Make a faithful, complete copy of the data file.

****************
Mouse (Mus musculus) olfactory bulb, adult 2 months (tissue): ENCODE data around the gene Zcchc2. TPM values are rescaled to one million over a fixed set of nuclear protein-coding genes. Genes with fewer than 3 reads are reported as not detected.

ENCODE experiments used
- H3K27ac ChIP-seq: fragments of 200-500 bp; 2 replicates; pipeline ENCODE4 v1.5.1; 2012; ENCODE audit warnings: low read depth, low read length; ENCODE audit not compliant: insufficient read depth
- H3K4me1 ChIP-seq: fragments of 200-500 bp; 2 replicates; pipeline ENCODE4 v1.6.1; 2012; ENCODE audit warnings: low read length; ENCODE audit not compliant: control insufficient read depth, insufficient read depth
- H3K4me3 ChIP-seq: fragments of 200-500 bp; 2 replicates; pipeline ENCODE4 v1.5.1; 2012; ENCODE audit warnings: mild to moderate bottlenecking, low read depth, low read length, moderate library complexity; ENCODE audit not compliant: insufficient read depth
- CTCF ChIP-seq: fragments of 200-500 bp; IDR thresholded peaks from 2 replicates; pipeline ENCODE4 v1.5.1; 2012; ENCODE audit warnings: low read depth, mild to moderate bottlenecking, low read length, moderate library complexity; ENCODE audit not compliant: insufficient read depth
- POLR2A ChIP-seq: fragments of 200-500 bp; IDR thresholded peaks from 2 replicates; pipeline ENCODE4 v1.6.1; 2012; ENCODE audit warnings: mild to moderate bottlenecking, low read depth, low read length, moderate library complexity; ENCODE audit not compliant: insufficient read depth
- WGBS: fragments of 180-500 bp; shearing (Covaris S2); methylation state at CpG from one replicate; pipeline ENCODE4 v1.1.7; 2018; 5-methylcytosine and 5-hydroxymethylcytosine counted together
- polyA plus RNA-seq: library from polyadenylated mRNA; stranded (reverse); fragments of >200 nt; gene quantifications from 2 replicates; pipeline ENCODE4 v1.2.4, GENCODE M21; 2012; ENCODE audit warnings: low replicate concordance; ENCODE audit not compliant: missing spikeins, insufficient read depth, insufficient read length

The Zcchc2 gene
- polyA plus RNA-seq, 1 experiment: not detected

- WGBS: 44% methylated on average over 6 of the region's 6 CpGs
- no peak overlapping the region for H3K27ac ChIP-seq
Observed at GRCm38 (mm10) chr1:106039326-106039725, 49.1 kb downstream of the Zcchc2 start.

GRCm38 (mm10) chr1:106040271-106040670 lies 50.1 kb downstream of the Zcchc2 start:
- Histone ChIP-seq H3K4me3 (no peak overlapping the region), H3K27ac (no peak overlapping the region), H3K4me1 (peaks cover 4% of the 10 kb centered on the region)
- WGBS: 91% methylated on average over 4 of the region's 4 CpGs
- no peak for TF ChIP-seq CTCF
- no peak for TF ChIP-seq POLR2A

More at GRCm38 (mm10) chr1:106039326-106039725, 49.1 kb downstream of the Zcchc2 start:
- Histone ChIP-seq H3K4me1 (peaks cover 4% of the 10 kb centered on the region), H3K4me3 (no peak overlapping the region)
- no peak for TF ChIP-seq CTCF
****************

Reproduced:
Mouse (Mus musculus) olfactory bulb, adult 2 months (tissue): ENCODE data around the gene Zcchc2. TPM values are rescaled to one million over a fixed set of nuclear protein-coding genes. Genes with fewer than 3 reads are reported as not detected.

ENCODE experiments used
- H3K27ac ChIP-seq: fragments of 200-500 bp; 2 replicates; pipeline ENCODE4 v1.5.1; 2012; ENCODE audit warnings: low read depth, low read length; ENCODE audit not compliant: insufficient read depth
- H3K4me1 ChIP-seq: fragments of 200-500 bp; 2 replicates; pipeline ENCODE4 v1.6.1; 2012; ENCODE audit warnings: low read length; ENCODE audit not compliant: control insufficient read depth, insufficient read depth
- H3K4me3 ChIP-seq: fragments of 200-500 bp; 2 replicates; pipeline ENCODE4 v1.5.1; 2012; ENCODE audit warnings: mild to moderate bottlenecking, low read depth, low read length, moderate library complexity; ENCODE audit not compliant: insufficient read depth
- CTCF ChIP-seq: fragments of 200-500 bp; IDR thresholded peaks from 2 replicates; pipeline ENCODE4 v1.5.1; 2012; ENCODE audit warnings: low read depth, mild to moderate bottlenecking, low read length, moderate library complexity; ENCODE audit not compliant: insufficient read depth
- POLR2A ChIP-seq: fragments of 200-500 bp; IDR thresholded peaks from 2 replicates; pipeline ENCODE4 v1.6.1; 2012; ENCODE audit warnings: mild to moderate bottlenecking, low read depth, low read length, moderate library complexity; ENCODE audit not compliant: insufficient read depth
- WGBS: fragments of 180-500 bp; shearing (Covaris S2); methylation state at CpG from one replicate; pipeline ENCODE4 v1.1.7; 2018; 5-methylcytosine and 5-hydroxymethylcytosine counted together
- polyA plus RNA-seq: library from polyadenylated mRNA; stranded (reverse); fragments of >200 nt; gene quantifications from 2 replicates; pipeline ENCODE4 v1.2.4, GENCODE M21; 2012; ENCODE audit warnings: low replicate concordance; ENCODE audit not compliant: missing spikeins, insufficient read depth, insufficient read length

The Zcchc2 gene
- polyA plus RNA-seq, 1 experiment: not detected

- WGBS: 44% methylated on average over 6 of the region's 6 CpGs
- no peak overlapping the region for H3K27ac ChIP-seq
Observed at GRCm38 (mm10) chr1:106039326-106039725, 49.1 kb downstream of the Zcchc2 start.

GRCm38 (mm10) chr1:106040271-106040670 lies 50.1 kb downstream of the Zcchc2 start:
- Histone ChIP-seq H3K4me3 (no peak overlapping the region), H3K27ac (no peak overlapping the region), H3K4me1 (peaks cover 4% of the 10 kb centered on the region)
- WGBS: 91% methylated on average over 4 of the region's 4 CpGs
- no peak for TF ChIP-seq CTCF
- no peak for TF ChIP-seq POLR2A

More at GRCm38 (mm10) chr1:106039326-106039725, 49.1 kb downstream of the Zcchc2 start:
- Histone ChIP-seq H3K4me1 (peaks cover 4% of the 10 kb centered on the region), H3K4me3 (no peak overlapping the region)
- no peak for TF ChIP-seq CTCF